PC Magazine presented a list of 12 computer duds, and while I agree with most of them, my old friend the Commodore 128 makes an appearance. Commodore released several duds over the years, but calling the 128 one of them doesn’t seem fair.
After my disappointing experience with an inexpensive–perhaps I should just say cheap— X-Kim USB gamepad, I decided to give the GT Max Playstation-USB converter a try. This inexpensive (under $5) adapter lets you use Playstation and Playstation 2 (PS2) controllers with a PC.
I’m just interested in being able to use it with emulators for older systems, so I can’t comment on its suitability for using Playstation dance pads with PC games, or using inexpensive PS2 controllers with PS3s. Other users report some degree of success for that.
I’m happy to report that I can now play five or six levels of Jumpman or 9 innings of Baseball Stars without my hands hurting.
I think the last time I saw a halfway original idea for a game was around 1992. Everything I’ve seen since then has just been a re-hash of something old, with incrementally better graphics to make it prettier to look at, better AI to make the game harder to beat, and perhaps a new setting.
So I don’t play a lot of games. And when I do, I’d rather play an old game for an old system, which of convenience’s sake usually means running an emulator. But video games on a keyboard–even a really good keyboard–isn’t much fun, so I bought myself a cheap USB game controller.
I fixed up a Nintendo 64 this past weekend. People of a certain age affectionately refer to it just as “the 64,” though to me, “the 64” refers to a computer with 64K of memory introduced in 1982. I have an inherent bias against almost anything that reminds me of 1997, but in spite of my biases, I found a number of things to like about the system after spending a few hours with it.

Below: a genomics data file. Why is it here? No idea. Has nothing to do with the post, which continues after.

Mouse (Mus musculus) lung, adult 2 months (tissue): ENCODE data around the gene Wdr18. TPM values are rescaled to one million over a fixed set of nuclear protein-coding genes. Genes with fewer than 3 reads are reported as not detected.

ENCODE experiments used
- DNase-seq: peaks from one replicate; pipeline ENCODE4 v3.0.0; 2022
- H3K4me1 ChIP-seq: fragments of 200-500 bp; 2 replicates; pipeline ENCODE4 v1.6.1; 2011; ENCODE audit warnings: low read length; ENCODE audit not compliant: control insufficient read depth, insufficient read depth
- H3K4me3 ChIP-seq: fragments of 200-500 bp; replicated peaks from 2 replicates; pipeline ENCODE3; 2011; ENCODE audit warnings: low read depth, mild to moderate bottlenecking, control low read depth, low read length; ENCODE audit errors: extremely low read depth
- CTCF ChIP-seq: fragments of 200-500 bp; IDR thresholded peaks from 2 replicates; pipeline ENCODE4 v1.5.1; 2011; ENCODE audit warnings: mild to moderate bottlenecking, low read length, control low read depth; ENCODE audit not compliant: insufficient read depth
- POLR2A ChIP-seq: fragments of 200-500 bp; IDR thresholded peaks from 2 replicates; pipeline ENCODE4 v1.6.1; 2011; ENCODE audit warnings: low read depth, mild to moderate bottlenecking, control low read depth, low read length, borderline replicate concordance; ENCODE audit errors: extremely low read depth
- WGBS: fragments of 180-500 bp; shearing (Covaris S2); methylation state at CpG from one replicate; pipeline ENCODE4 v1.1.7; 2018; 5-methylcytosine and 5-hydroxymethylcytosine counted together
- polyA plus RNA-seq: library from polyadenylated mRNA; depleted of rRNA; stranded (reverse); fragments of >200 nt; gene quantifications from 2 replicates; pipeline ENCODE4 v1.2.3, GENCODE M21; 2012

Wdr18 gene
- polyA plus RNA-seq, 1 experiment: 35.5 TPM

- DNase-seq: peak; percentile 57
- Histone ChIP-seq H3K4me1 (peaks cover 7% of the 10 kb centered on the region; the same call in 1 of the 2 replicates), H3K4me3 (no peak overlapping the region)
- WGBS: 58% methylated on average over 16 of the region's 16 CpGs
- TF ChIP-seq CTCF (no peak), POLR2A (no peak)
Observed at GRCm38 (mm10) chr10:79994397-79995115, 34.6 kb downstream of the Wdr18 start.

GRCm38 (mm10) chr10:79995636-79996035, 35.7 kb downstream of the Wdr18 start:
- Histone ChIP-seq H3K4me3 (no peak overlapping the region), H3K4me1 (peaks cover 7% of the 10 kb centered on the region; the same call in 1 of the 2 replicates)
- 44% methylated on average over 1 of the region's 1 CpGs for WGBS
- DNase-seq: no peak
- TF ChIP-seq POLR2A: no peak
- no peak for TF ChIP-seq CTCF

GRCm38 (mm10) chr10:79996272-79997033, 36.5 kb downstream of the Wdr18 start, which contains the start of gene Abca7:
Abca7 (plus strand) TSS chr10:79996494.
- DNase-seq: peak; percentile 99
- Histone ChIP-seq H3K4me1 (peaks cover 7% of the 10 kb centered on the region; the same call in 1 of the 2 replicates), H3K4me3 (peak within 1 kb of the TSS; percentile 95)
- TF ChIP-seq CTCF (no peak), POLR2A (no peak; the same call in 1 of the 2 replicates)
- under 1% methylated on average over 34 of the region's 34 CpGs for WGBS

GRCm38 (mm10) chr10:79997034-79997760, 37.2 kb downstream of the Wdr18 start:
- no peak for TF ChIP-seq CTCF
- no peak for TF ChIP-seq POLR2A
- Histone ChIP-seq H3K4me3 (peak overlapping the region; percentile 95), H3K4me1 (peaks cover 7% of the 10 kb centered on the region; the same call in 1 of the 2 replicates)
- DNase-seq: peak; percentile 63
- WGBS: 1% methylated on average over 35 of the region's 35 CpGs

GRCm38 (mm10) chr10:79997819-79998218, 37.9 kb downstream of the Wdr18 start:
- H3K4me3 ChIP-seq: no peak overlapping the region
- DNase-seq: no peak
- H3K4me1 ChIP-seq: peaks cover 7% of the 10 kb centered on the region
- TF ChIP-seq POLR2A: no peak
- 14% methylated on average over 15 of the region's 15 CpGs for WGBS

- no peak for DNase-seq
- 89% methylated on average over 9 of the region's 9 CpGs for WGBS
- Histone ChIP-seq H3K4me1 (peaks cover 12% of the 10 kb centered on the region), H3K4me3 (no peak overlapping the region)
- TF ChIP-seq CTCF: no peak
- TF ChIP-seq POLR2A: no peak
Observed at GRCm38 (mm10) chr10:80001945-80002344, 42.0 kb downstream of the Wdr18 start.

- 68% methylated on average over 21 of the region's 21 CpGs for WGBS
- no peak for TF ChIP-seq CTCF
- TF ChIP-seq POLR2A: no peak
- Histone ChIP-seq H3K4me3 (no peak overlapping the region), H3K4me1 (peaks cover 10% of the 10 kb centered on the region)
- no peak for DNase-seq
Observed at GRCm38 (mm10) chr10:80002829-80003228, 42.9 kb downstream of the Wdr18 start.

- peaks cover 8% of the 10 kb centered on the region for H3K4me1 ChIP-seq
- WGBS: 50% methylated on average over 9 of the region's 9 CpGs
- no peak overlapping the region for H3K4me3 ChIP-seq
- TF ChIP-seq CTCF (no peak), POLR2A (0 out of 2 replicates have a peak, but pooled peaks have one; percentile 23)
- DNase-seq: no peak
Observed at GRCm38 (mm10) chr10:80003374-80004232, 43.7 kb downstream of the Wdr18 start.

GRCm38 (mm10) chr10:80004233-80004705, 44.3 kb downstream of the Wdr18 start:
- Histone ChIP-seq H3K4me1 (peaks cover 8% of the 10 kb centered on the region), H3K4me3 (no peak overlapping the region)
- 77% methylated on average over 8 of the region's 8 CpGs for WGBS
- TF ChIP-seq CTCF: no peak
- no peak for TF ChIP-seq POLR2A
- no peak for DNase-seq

Rob O’Hara offers an interesting perspective on piracy.
I agree with him. 20 years ago, copyrighted material offered presence. It was something special.
Computer software was mostly sold in specialty stores. And if you wanted something, the store might or might not have it. There was a bit of a hunt involved. I still have fond memories of going to Dolgin’s, Babbage’s, and other long-gone stores to buy Commodore software. Sure, I pirated some stuff (who didn’t?) but mostly confined myself to out-of-print stuff that you couldn’t otherwise get.
Believe it or not, I took pride in having a shelf of paid-for software.
Music was the same way. Back then, the average record store had a comparable selection to your local Target. If you decided you liked Joy Division or Sisters of Mercy, you had a long road ahead of you to collect all their stuff. Acquiring material that was far off the Top 40 path took time and effort, not just money.
Today it doesn’t matter what you want, you can probably find it in 30 minutes online. Legally, or, in most cases, illegally. Like a friend asked me about 10 years ago when broadband connections became attainable and this stuff started to change, “How can data be rare?”
The solution some people give is touring. That works for musicians, but not so well for everyone else. Book signings aren’t very profitable for most authors. There’s no close equivalent at all for software. Charging for service works for application software, but not at all for games.
The solution is to find other ways to make a living.
The loss? Culture, frankly. Music gets reduced to the lowest common denominator. Record labels can’t (or won’t) take a chance on promising young bands whose first few records don’t sell. Had U2 come on the scene in 1999 instead of 1979, it never would have made it. The Joshua Tree was a huge seller, but who’s ever heard of Boy and October? By today’s standards for first and second albums, they were flops.